Friday, 4 July 2014

Swindon a Railway Town - 4th July

First thing this morning I took Jimmy a walk along the river back to St John’s Lock and over the bridge to the Trout Inn and then took the excellent path across to the Church in Lechlade and back along the river to the boat a really lovely walk.


We did some shopping at Cutler and Bayliss, the traditional family Butcher and Greengrocers where you can buy some lovely fresh local produce.

Next we went to the Londis Supermarket where as usual we asked if Jimmy could go in; the assistant made a phone call and said that we could. Several of the assistants showed considerable interest in him and his training and then the Manager appeared and asked us to leave as it was a food shop and he was not a working Guide Dog. We tried to explain the need for him to be in shops but she would not budge so June took him outside whilst I paid for the shopping we had already completed. This was the first time that I have ever been refused permission to be in a Food Shop.

June had a 9.30 appointment at the local Tangles Hairdressers after which we caught the 11.08 am bus to Swindon as we had never been there before. It was just a 25 minute ride. After a quick bite to eat the girls went off shopping and the boys decided to go and find the Steam Railway Museum.

railway village

On route we found the Railway Village which was planned when the Great Western Railway Company's 7ft-wide, broad gauge line reached Swindon in 1840.
From the outset there was considerable difficulty in providing accommodation for the employees at the Swindon railway works and the solution was to build a model village, using Bath stone (most probably from the cutting out of Box tunnel) and stone from the Swindon quarries.

Driven by commercial considerations (the GWR was not a philanthropic organisation!), builders Rigby's constructed the housing to a standard which they considered would warrant the rent which skilled engineering workers could be expected to pay.
Each road was named after the destinations of trains that passed nearby - Bristol, Bath, Taunton, London, Oxford and Reading among them - and was built in two blocks of four parallel streets, not dissimilar in appearance to passing trains.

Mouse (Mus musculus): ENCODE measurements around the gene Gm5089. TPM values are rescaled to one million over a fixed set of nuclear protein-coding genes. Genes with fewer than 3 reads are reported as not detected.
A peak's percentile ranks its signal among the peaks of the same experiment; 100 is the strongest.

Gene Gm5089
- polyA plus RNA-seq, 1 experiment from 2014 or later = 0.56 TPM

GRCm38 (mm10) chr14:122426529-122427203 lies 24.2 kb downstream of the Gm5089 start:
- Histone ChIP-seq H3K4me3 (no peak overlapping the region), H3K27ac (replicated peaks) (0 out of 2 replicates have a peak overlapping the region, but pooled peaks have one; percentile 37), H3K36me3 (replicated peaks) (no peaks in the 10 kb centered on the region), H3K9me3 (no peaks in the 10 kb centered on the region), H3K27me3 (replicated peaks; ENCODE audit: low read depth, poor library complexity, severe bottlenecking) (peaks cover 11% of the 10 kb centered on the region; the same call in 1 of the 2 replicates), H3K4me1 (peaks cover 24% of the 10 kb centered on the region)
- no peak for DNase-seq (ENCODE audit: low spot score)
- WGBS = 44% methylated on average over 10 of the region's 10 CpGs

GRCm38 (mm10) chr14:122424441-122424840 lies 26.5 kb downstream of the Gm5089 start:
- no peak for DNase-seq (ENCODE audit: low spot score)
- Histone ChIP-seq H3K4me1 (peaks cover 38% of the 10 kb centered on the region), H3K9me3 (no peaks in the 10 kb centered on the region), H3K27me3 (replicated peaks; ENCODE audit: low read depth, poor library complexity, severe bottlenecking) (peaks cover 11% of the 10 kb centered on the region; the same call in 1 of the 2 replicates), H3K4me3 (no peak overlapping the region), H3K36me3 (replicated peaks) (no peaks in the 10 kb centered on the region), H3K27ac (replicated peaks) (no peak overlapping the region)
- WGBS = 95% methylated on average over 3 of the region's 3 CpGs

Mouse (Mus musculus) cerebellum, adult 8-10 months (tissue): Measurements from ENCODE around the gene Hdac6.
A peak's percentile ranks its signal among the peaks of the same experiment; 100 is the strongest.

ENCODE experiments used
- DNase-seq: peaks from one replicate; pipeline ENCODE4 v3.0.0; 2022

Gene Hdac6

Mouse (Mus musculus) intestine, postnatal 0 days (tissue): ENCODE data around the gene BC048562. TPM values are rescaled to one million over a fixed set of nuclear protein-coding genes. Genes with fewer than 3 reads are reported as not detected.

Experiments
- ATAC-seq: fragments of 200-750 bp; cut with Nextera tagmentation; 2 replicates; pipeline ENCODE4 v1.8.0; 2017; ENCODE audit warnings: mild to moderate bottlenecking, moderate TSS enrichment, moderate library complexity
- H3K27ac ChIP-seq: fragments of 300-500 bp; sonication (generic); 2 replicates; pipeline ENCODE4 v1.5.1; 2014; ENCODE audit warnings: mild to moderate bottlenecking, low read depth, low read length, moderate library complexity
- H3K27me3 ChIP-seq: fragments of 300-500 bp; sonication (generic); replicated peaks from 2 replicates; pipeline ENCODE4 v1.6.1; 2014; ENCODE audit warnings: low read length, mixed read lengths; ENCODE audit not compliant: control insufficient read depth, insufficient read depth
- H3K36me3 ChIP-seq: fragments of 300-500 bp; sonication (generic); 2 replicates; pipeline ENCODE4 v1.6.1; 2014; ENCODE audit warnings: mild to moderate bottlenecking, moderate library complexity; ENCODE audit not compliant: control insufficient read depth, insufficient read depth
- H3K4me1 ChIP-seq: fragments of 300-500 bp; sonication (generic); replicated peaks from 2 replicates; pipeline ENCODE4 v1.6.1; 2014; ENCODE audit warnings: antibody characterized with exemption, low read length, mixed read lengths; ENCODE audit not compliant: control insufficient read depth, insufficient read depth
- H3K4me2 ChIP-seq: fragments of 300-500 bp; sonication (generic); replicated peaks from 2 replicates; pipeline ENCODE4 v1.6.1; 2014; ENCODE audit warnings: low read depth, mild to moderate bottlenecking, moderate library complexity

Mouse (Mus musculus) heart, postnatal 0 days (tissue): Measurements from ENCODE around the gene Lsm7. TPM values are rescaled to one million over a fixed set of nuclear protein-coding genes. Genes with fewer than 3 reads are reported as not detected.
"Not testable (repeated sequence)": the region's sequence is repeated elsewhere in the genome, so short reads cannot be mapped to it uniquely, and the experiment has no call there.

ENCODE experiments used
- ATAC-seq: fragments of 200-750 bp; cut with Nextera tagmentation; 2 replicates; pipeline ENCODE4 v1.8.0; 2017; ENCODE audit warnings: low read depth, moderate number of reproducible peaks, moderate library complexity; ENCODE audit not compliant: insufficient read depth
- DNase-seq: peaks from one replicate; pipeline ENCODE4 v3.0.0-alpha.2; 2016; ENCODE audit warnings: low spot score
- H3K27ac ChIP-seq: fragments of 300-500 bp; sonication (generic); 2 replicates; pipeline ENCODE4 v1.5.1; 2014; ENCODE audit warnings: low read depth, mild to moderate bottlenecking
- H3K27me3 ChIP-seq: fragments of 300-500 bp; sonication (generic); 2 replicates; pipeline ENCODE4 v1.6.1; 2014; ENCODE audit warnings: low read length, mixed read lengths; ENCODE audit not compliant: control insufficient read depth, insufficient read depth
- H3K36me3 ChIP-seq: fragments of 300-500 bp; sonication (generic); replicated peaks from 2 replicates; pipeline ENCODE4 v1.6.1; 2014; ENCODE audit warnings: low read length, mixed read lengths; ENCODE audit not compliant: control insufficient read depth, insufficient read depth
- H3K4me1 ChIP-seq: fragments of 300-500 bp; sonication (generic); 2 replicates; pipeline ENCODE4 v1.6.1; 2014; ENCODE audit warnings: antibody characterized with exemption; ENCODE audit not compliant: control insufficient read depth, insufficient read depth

The village still looks a very smart area to live despite being close to the railway.


We carried on walking through a long tunnel which takes you under the railway lines and came to the STEAM Museum which tells the remarkable story of the Great Western Railway and introduces you to Isambard Kingdom Brunel whose engineering genius created virtually every aspect of the Great Western Railway - from London to Bristol and beyond. Although we did not have time to go and explore the museum we did see that they had a large selection of GWR locomotives on display, including the famous Star Class 4-6-0 No 4003 Lode Star and Castle Class 4-6-0 No 4073 Caerphilly Castle. They also have a marvellous replica of the broad gauge engine North Star and STEAM is currently home to Manor Class 4-6-0 No 7821 Ditcheat Manor.

You need at least 2 to 3 hours for your visit and as we had only 45 minutes left before we needed to catch the bus back we decided to leave the visit to another time. The Museum is housed in a beautifully restored Grade II railway building in the heart of the former Swindon railway works and is situated right opposite the new Swindon Designer Outlet,so the girls will have somewhere to while away their time.

Since we have got back to Lechlade the moorings have become much busier with at least 6 narrowboats and a cruiser arriving. The last boat was towing a rowing boat with 2 girls and 2 boys on who had gone down river earlier and were obviously finding it too difficult to row back up to the bridge.


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